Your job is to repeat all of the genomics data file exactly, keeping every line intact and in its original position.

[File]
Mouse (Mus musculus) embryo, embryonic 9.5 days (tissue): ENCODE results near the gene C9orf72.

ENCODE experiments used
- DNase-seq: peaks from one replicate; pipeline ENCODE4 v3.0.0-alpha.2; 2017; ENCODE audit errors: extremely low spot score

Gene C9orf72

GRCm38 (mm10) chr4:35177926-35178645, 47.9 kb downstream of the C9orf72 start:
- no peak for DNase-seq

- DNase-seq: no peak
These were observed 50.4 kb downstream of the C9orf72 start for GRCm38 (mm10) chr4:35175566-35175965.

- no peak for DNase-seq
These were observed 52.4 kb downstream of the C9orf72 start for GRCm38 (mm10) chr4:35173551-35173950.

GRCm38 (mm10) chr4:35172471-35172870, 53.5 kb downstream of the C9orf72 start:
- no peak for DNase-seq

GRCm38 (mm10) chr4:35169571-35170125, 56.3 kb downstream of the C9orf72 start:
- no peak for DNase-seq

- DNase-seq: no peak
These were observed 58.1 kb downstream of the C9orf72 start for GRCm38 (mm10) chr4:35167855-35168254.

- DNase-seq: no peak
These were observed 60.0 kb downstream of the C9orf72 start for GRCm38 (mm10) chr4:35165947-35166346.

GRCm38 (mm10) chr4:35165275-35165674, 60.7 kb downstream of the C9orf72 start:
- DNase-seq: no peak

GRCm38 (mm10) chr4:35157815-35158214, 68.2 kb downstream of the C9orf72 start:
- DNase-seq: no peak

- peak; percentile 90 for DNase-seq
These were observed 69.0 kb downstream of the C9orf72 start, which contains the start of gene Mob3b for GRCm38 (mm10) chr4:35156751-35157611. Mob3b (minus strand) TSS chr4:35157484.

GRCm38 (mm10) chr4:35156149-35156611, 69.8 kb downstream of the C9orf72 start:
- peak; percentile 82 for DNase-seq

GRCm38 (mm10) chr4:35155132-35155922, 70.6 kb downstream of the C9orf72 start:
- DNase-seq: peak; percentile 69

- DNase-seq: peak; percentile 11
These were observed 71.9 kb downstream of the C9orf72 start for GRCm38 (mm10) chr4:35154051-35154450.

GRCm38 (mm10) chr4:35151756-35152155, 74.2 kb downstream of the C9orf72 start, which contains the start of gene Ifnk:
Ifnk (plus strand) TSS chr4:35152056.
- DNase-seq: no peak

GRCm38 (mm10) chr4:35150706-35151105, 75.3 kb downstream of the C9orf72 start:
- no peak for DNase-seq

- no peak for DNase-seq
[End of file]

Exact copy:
Mouse (Mus musculus) embryo, embryonic 9.5 days (tissue): ENCODE results near the gene C9orf72.

ENCODE experiments used
- DNase-seq: peaks from one replicate; pipeline ENCODE4 v3.0.0-alpha.2; 2017; ENCODE audit errors: extremely low spot score

Gene C9orf72

GRCm38 (mm10) chr4:35177926-35178645, 47.9 kb downstream of the C9orf72 start:
- no peak for DNase-seq

- DNase-seq: no peak
These were observed 50.4 kb downstream of the C9orf72 start for GRCm38 (mm10) chr4:35175566-35175965.

- no peak for DNase-seq
These were observed 52.4 kb downstream of the C9orf72 start for GRCm38 (mm10) chr4:35173551-35173950.

GRCm38 (mm10) chr4:35172471-35172870, 53.5 kb downstream of the C9orf72 start:
- no peak for DNase-seq

GRCm38 (mm10) chr4:35169571-35170125, 56.3 kb downstream of the C9orf72 start:
- no peak for DNase-seq

- DNase-seq: no peak
These were observed 58.1 kb downstream of the C9orf72 start for GRCm38 (mm10) chr4:35167855-35168254.

- DNase-seq: no peak
These were observed 60.0 kb downstream of the C9orf72 start for GRCm38 (mm10) chr4:35165947-35166346.

GRCm38 (mm10) chr4:35165275-35165674, 60.7 kb downstream of the C9orf72 start:
- DNase-seq: no peak

GRCm38 (mm10) chr4:35157815-35158214, 68.2 kb downstream of the C9orf72 start:
- DNase-seq: no peak

- peak; percentile 90 for DNase-seq
These were observed 69.0 kb downstream of the C9orf72 start, which contains the start of gene Mob3b for GRCm38 (mm10) chr4:35156751-35157611. Mob3b (minus strand) TSS chr4:35157484.

GRCm38 (mm10) chr4:35156149-35156611, 69.8 kb downstream of the C9orf72 start:
- peak; percentile 82 for DNase-seq

GRCm38 (mm10) chr4:35155132-35155922, 70.6 kb downstream of the C9orf72 start:
- DNase-seq: peak; percentile 69

- DNase-seq: peak; percentile 11
These were observed 71.9 kb downstream of the C9orf72 start for GRCm38 (mm10) chr4:35154051-35154450.

GRCm38 (mm10) chr4:35151756-35152155, 74.2 kb downstream of the C9orf72 start, which contains the start of gene Ifnk:
Ifnk (plus strand) TSS chr4:35152056.
- DNase-seq: no peak

GRCm38 (mm10) chr4:35150706-35151105, 75.3 kb downstream of the C9orf72 start:
- no peak for DNase-seq

- no peak for DNase-seq